"Pity? I have no pity for you." His voice was low and gravelly, and I felt the hair on the back of my neck stand on end. "You dare to accuse me of pitying you in this place?" He growled low in his throat, "Feel lucky, girl. Had you not met me in that forest you would be starving alone in the wilderness. Until you met Royal Guards, who would have killed you on sight, or gypsies, who would have raped and enslaved you, of course. And had you met with either of those fates, I still would not pity you. Not here, oh no. Not here," he laughed, then. It held no mirth. "You thought you were in a Fairytale, didn't you? Assumed yourself the damsel in distress. Oh, you didn't like it, but you assumed." He laughed harder, "oh, maybe I do pity you. You poor wretched creature, living in such blissful ignorance!"
I did not flinch through his beastly monologue. The truth spilled from his jaws, in all its caustic splendor. I had cast myself as some unwilling damsel in distress, caught in the illusions of a fairytale forest with unicorns and princes… The world had gone black, and I had no illusions to hold on to here.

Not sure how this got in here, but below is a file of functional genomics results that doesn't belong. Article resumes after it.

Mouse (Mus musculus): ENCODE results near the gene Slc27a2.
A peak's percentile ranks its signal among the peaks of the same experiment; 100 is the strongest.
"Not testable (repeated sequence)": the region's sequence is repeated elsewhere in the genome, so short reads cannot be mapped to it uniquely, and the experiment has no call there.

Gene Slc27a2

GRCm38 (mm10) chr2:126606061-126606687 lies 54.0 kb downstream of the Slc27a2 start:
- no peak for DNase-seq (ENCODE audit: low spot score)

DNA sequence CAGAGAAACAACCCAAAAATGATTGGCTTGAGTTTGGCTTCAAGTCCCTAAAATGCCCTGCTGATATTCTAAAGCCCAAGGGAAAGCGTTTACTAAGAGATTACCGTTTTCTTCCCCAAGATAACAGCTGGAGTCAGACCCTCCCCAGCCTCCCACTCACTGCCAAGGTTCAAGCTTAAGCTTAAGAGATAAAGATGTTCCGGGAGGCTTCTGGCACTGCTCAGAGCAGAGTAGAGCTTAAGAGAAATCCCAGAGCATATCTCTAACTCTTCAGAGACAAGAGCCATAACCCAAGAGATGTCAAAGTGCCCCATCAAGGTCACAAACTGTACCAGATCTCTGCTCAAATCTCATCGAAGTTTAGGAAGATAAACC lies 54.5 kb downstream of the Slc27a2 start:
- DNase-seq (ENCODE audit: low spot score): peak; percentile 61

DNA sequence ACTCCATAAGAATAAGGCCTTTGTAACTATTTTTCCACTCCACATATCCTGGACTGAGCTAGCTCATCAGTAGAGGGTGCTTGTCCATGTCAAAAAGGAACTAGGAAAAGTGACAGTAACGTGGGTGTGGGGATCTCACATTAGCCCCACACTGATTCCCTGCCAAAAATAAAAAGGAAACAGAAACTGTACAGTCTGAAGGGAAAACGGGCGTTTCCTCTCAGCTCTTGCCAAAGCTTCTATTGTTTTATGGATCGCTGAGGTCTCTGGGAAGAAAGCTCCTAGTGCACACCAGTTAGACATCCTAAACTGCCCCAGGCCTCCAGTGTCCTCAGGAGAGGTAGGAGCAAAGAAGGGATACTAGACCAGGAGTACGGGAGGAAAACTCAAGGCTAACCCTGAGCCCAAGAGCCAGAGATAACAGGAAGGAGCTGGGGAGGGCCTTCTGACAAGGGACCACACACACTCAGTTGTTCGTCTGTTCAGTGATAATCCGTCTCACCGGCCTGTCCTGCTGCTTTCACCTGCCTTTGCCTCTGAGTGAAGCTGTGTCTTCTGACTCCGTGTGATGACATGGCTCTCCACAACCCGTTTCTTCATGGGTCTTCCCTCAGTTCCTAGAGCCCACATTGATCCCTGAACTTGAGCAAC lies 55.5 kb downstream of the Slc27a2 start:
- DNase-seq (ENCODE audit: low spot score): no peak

I should have been terrified. The truth which I had so easily ignored was all I had left, now. The world which I had landed in was no peaceful scene for a fairytale. But I felt no fear. I could not, after searching my soul for any last traces of hope, be propelled to feel fear.
Because one must have hope to fear losing it.
I stared at Lyren. His visible eye had turned golden and his pupil had stretched out to form a star-form, reminding me of some modicum of a black hole. He gazed at me through that golden eye coolly, waiting for me to snap.
There was nothing to break.